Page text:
As down with queer theory as we all like to be in 2012, the idea of “constructed” identities is still a tricky one to handle sometimes. Since we most often talk about marginalized or minority identities being constructed ones, it can sometimes feel like you’re being told your identity — and therefore your struggles — aren’t real. But it’s important to remember that that’s not quite the case; the majority population is just as much a product of queer theory as anyone, even if they don’t necessarily care to know it. Hanne Blank, who has written a “provocative new history of heterosexuality” called Straight, reminds us in an interview with Salon that while straightness may be statistically “normal” in our time, it’s not historically “natural” — because a straight identity didn’t even exist until relatively recently in human history.
People who oppose equal rights for queers tend to equate the “history of heterosexuality” with “history” — straightness is the only thing there ever has been in the whole course of human events, until Stonewall when a bunch of gays had to ruin everything. But Blank explains that in point of fact, straightness has existed for exactly as long as homosexuality — because, like many dominant cultural identities (like whiteness, for instance), it was defined at the exact same time, in opposition to it. Blank writes than an Austro-Hungarian journalist first used both the words “homosexual” and “heterosexual” when writing about a law that would make same-sex relationships illegal, and his words were in fact meant to “suggest that there are these two categories in which human beings could be sexual, that they were not part of a hierarchy, that they were just two different flavors of the same thing.” According to Blank, it wasn’t until the Victorian era and its attending obsession with sexual purity and normativity that being “heterosexual” became a social necessity.
And the end result of the bizarro chain of events leading from Prussian legislative pushes to pamphlets on the dangers of homosexuality with some stops in Freudianism along the way is that we now have two words that are understood less as a way of explaining things “not part of a hierarchy” and more of an indelible fact defining your identity and relationships. Or as Blank puts it, “When you start operating on the principle that you indeed can divide people into sheep and goats, then there’s also the idea that you must divide people into sheep and goats and there are certain boundaries that cannot be crossed without reclassifying.” What if the words we use to describe and define ourselves are chosen just because they’re there? If our language hadn’t evolved to imply a binary of sexual orientation, is it possible that we would think of ourselves without having to refer to two different categories for a point of reference? Or without categories at all?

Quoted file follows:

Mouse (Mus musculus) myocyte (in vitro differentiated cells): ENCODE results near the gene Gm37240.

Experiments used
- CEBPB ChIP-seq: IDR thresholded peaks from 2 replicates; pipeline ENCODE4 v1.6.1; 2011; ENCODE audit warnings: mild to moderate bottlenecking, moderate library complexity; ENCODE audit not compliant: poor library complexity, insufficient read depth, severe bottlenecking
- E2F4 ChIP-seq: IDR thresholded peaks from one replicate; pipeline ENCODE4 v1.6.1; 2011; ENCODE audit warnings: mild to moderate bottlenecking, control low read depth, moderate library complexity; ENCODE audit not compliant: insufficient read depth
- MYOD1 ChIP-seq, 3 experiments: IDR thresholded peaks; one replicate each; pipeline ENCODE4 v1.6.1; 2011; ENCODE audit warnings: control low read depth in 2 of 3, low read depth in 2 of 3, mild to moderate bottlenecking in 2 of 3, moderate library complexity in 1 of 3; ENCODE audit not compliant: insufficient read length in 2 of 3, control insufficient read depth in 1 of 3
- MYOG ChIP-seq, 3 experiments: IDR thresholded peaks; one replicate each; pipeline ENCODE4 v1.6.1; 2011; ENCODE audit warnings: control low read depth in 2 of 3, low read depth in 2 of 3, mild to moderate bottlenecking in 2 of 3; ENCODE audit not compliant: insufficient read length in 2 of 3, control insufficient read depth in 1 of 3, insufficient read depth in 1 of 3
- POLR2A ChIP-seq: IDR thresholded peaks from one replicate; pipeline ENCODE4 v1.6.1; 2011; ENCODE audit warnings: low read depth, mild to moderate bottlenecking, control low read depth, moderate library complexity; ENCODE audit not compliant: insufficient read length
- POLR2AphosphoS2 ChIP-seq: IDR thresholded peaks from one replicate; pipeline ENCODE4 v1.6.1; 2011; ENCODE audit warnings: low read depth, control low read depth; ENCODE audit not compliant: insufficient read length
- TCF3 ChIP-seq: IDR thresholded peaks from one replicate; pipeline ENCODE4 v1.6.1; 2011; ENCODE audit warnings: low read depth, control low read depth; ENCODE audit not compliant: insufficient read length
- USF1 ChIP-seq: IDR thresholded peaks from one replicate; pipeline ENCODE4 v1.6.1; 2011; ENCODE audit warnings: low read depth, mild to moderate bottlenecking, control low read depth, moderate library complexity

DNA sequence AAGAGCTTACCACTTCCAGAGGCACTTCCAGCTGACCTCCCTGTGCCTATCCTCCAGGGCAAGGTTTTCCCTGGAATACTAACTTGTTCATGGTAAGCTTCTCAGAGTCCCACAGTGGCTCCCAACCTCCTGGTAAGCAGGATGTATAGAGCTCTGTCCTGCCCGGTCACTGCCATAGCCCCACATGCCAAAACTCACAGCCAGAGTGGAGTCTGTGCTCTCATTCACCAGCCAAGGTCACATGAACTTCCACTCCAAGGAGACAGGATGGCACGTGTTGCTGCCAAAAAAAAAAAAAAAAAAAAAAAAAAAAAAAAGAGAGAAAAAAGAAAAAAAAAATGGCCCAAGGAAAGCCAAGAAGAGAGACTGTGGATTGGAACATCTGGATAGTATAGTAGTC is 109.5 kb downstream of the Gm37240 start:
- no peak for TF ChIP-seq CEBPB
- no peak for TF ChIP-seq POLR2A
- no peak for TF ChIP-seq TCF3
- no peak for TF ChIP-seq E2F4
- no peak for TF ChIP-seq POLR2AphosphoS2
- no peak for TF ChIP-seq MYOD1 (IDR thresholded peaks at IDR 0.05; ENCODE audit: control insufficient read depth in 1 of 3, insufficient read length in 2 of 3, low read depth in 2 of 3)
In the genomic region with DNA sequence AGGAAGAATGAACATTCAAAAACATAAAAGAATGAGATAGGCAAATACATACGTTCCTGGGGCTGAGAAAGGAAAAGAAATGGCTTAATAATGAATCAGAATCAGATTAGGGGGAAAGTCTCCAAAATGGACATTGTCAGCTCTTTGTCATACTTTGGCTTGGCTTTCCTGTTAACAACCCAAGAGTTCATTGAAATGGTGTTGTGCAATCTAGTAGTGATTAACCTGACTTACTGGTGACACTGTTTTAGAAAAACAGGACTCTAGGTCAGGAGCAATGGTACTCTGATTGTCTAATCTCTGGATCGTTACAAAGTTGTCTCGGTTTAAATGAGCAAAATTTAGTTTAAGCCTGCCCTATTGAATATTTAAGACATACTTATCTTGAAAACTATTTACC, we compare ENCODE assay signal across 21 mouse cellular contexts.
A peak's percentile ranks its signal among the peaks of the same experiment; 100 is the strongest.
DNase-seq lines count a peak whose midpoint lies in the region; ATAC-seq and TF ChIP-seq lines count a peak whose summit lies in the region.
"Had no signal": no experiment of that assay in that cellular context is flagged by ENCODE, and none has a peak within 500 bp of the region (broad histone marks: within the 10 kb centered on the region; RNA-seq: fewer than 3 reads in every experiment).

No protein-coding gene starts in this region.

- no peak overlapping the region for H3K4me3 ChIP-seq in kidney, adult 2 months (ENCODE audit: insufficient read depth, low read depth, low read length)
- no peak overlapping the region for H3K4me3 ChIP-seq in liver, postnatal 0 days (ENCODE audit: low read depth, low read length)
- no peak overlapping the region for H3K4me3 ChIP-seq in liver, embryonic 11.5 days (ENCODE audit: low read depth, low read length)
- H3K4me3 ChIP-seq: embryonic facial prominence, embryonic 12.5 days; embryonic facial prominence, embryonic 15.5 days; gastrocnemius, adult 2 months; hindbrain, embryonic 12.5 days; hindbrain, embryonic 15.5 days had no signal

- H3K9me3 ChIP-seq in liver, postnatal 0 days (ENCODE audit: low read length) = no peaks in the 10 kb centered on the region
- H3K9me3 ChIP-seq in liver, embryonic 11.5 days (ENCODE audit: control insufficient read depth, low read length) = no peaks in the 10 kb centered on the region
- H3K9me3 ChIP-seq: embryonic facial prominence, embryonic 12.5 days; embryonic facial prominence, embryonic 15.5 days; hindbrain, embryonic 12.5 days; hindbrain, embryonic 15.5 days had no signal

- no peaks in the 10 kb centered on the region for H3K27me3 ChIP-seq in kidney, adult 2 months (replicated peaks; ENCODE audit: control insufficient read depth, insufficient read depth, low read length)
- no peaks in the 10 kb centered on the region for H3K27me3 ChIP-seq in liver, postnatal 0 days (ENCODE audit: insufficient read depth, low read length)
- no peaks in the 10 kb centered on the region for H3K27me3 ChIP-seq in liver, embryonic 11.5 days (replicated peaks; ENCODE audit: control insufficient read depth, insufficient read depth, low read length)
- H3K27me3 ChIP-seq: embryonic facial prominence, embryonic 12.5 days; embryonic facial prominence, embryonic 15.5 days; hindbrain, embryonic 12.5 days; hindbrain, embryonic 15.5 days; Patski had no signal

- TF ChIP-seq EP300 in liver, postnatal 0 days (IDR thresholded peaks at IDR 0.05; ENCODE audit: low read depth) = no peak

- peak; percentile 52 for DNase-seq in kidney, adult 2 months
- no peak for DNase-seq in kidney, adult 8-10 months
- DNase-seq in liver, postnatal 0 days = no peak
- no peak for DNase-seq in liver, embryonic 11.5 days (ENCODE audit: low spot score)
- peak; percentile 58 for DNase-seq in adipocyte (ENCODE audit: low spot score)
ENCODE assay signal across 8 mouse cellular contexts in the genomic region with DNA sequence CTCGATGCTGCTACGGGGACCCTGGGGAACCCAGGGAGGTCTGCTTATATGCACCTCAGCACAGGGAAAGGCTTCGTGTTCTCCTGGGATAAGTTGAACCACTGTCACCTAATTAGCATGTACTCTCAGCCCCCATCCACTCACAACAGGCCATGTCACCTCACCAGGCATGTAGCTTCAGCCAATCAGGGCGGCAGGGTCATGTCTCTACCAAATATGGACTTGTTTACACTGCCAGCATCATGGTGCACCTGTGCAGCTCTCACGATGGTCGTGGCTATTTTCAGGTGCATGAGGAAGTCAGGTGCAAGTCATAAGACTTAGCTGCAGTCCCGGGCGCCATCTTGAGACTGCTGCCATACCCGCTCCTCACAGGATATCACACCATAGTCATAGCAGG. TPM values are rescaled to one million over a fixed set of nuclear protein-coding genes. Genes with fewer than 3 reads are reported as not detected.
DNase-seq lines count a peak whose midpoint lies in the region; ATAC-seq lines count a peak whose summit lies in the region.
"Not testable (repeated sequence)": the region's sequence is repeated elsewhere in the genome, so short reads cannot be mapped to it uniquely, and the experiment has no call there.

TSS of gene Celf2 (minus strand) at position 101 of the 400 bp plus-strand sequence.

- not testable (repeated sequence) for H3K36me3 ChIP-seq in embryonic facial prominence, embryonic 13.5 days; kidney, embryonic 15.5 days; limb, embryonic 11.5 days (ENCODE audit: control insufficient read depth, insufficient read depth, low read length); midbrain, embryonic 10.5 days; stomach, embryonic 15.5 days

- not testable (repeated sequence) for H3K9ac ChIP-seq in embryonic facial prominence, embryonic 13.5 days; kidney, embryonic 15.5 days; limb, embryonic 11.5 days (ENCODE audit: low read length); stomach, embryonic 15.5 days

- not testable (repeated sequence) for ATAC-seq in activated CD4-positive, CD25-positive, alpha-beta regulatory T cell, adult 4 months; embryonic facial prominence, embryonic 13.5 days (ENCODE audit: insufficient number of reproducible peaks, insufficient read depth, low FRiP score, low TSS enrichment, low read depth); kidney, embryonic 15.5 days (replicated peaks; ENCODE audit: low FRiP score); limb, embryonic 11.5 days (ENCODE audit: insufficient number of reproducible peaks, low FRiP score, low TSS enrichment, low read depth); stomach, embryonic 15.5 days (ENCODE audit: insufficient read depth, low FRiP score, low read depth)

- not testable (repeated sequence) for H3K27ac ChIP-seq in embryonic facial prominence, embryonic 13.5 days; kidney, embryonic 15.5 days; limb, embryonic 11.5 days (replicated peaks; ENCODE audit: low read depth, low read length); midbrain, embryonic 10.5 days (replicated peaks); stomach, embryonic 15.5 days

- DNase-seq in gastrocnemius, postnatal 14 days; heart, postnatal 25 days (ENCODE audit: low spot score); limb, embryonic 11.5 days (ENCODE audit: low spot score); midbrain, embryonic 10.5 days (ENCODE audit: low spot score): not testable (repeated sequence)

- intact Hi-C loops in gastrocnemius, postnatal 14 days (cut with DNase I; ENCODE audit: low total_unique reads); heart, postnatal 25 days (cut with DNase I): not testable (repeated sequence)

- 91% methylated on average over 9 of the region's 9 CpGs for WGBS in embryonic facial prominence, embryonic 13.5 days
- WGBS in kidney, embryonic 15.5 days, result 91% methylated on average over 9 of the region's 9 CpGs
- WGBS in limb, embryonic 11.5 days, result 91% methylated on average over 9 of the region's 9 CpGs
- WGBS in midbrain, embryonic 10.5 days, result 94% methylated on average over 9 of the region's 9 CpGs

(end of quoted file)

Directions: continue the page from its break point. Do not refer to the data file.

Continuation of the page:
Of course, when your identity informs much of your life and who you are, it’s not necessarily comforting to dismiss it as a quirk of history. But then again, Blank’s research doesn’t mean you have to, as Thomas Rogers brings up when interviewing her for Salon:
I’m quite attached to my identity as a gay man — and, to be honest, I would feel a little troubled having my category taken away from me.
See, that’s the thing, no one is going to take that away from you. No one can take that away from you. The only thing they can take away from you is the illusion that this is not something that is constructed. And that’s very, very different. Just because something is constructed as a social category, doesn’t mean that it’s not enormously meaningful. It doesn’t mean that we haven’t built a whole damn civilization on it. Doesn’t mean that we don’t live our daily lives on it, doesn’t mean that we don’t use it all the time every time we’re walking down the street. This is real. It’s stuff that has physical manifestations in the real world. But that does not mean that it is organic.
Acknowledging that our identities, even physical ones, are at least partially based in constructions doesn’t negate their authenticity or the realities of living with them — for instance, racial differences aren’t genetically based, but that doesn’t mean that racism is somehow less of a real problem. And when we call out the identity markers of the dominant culture as constructed as well, not just those of marginalized people, it puts us on a more equal footing. (The straight questionnaire comes to mind as an example of questioning the assumption that straightness is innate while queerness is an assumed, artificial or developed identity.) Blank argues that the construction of straightness also calls into question research on the biological basis of sexual orientation; the quest to identify a “gay chromosome” or hormonal level implies the existence of an identifiable control of a biologically straight person, which, if heterosexuality is an invented cultural construct, doesn’t necessarily exist.
All of this research that is purporting to look for physiological material differences between gay bodies and straight bodies: What are they comparing it to? Their assumption that they know magically what a heterosexual body is? When no one has actually established what that is. That’s bad science.